03 October 2012

Water likely to limit future food production

Current water supplies are not enough to support increased food production for a larger future population, according to new research conducted in collaboration with IIASA by Wageningen University researcher Hester Biemans, who defends her PhD thesis this week.

IIASA Director and CEO Pavel Kabat is Biemans’principal supervisor. Unless major investments are made towards improving irrigation efficiency and an increase in storage capacity, the report finds, water shortage will put a serious constraint on future food supply. 

Global agricultural production will have to more than double in this century in order to meet growing food demand of a larger population. That means that croplands will have to expand, and farmers will need even more water to irrigate the new fields, and that future crop production will be even more reliant on irrigation. In her PhD thesis, Biemans investigated whether enough water resources are available to sustain a higher agricultural production and which regions are expected to face the largest scarcity. Biemans also looked at potential solutions to the problem.

As a first step, the researchers investigated which water sources are available for irrigated agriculture. But tracking down water is no simple task – water moves around the earth and atmosphere in a complicated cycle involving weather, climate, plants and trees, animals, and people. To pull in the many processes related to water Biemans used a global hydrology and crop model, in order to understand the complex interplay between climate change, land use change, population growth and economic development that are all influencing water availability and demand.

The thesis, which has already been published in part in several journal articles, therefore provides a broad assessment of the effects of future socio-economic changes and climate change on future water supply for agriculture.

Biemans found that almost a fifth of total irrigation water worldwide is currently supplied directly from reservoirs. Therefore reservoirs play a very important role in global food production. However, the study showed that with current reservoir capacity and inefficient irrigation in large parts of the world, not enough water can be supplied to sustain an increased food production. Worldwide, irrigated food production could be reduced as much as 20% because of water limitations. In some basins of Southern Africa and South Asia, irrigated crop production could be reduced by as much as 50%.  Meanwhile, the effects of climate change are likely to have large effects on water supply and demand at the local level.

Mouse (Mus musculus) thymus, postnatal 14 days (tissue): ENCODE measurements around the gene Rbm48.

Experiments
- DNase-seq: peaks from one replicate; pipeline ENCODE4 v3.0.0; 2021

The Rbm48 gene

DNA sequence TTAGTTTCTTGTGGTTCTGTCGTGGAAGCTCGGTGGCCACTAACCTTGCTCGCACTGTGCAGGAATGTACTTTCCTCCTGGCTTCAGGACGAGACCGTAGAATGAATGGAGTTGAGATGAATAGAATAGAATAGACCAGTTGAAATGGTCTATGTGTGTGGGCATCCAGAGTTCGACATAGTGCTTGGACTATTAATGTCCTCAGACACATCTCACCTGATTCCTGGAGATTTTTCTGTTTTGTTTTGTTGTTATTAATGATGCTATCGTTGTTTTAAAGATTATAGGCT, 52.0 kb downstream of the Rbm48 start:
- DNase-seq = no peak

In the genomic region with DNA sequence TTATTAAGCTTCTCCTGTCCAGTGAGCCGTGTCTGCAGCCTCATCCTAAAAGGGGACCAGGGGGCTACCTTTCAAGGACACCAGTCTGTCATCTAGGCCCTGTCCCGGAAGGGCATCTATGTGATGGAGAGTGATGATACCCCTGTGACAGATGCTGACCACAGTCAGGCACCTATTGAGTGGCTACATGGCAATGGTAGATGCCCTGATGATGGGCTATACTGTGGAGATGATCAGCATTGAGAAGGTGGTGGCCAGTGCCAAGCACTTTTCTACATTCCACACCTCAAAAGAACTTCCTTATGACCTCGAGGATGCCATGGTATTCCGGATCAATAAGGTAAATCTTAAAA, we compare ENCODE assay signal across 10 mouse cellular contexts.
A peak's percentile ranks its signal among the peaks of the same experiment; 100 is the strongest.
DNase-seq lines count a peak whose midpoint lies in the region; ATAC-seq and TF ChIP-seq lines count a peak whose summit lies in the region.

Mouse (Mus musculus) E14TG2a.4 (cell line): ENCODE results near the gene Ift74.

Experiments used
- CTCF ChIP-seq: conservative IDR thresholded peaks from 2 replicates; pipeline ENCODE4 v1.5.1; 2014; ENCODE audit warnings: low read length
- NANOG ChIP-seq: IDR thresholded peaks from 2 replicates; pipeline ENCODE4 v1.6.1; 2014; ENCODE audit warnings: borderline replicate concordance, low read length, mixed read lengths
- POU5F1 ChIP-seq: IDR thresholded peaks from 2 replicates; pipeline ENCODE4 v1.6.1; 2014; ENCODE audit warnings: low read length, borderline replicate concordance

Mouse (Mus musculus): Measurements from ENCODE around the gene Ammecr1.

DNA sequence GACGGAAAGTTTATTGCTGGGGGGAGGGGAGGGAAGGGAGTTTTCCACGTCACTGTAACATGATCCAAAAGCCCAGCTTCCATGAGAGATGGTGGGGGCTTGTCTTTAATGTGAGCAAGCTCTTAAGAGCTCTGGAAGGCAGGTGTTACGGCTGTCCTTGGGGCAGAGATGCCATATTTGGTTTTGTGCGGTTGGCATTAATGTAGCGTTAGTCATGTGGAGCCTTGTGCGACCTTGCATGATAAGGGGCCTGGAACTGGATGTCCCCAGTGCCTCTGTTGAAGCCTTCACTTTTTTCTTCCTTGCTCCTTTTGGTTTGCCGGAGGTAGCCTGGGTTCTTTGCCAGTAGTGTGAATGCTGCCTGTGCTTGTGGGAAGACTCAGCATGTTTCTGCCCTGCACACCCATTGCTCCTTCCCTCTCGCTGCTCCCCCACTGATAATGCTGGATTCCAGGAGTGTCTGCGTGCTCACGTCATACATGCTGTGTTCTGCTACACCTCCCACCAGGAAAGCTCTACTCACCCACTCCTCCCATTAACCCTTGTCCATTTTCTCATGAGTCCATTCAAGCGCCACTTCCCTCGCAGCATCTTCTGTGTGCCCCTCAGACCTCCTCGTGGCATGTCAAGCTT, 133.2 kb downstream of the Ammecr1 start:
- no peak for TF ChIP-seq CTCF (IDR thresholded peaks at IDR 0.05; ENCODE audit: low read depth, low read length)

This means that either much more land is needed to achieve the production needed, or that water use efficiency and water storage will need to increase. In another study, Biemans looked at potential solutions to the water shortage. Focusing on 5 rivers in Asia, she showed that adaptation measures like improving irrigation efficiency and increasing reservoir size could help make up the shortfall. However, the study also showed that the best solution may be different in each basin, emphasizing the need for more detailed analysis.

Biemans will present her research at Wageningen University on Friday, 5 October. On the same day, IIASA Director and CEO Pavel Kabat will speak at a seminar on water and food production, along with researchers Dieter Gerten of the Potsdam Institute for Climate Change, Arjen Hoekstra of the University of Twente, and Charles Vörösmarty of the City University of New York.

IIASA conducts a variety of research in the problem area of Water and Food. Ongoing projects include the World Water Scenarios Project, as well as well as projects on ecosystems management, risk and adaptation, and mitigation of climate change.



Biemans, H., L. Speelman, F. Ludwig, E. Moors, A.J. Wiltshire, P. Kumar, D. Gerten, P. Kabat (in revision). Climate change impacts on water availability in five South Asian river basins and potential of adaptation options – a modelling study. Science of the Total Environment

Biemans, H., I. Haddeland, P. Kabat, F. Ludwig, R. W. A. Hutjes, J. Heinke, W. von Bloh, and D. Gerten (2011), Impact of reservoirs on river discharge and irrigation water supply during the 20th century, Water Resour. Res., 47, W03509, doi:10.1029/2009WR008929

Gerten, D., J. Heinke, H. Hoff, H. Biemans, M. Fader, K. Waha (2011). Global water availability and requirements for future food production. Journal of Hydrometeorology.

Biemans, H., R.W.A. Hutjes, P. Kabat, B. Strengers, D. Gerten, S. Rost (2009). Impacts of precipitation uncertainty on discharge calculations for main river basins. Journal of Hydrometeorology.


More information:

Jac Niessen, Science Information Officer Wageningen UR, tel. +31 (0) 317 485003, e-mail

Bouke de Vos, Press Officer, Wageningen UR, tel. +31 (0) 317 480180, e-mail

Katherine Leitzell, Press Officer, IIASA, tel: +43 (0) 676 83807316, e-mail

About IIASA:

IIASA is an international scientific institute that conducts research into the critical issues of global environmental, economic, technological, and social change that we face in the twenty-first century. Our findings provide valuable options to policy makers to shape the future of our changing world. IIASA is independent and funded by scientific institutions in Africa, the Americas, Asia, and Europe. previous.iiasa.ac.at

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Last edited: 10 January 2013

Food and Water Research Area

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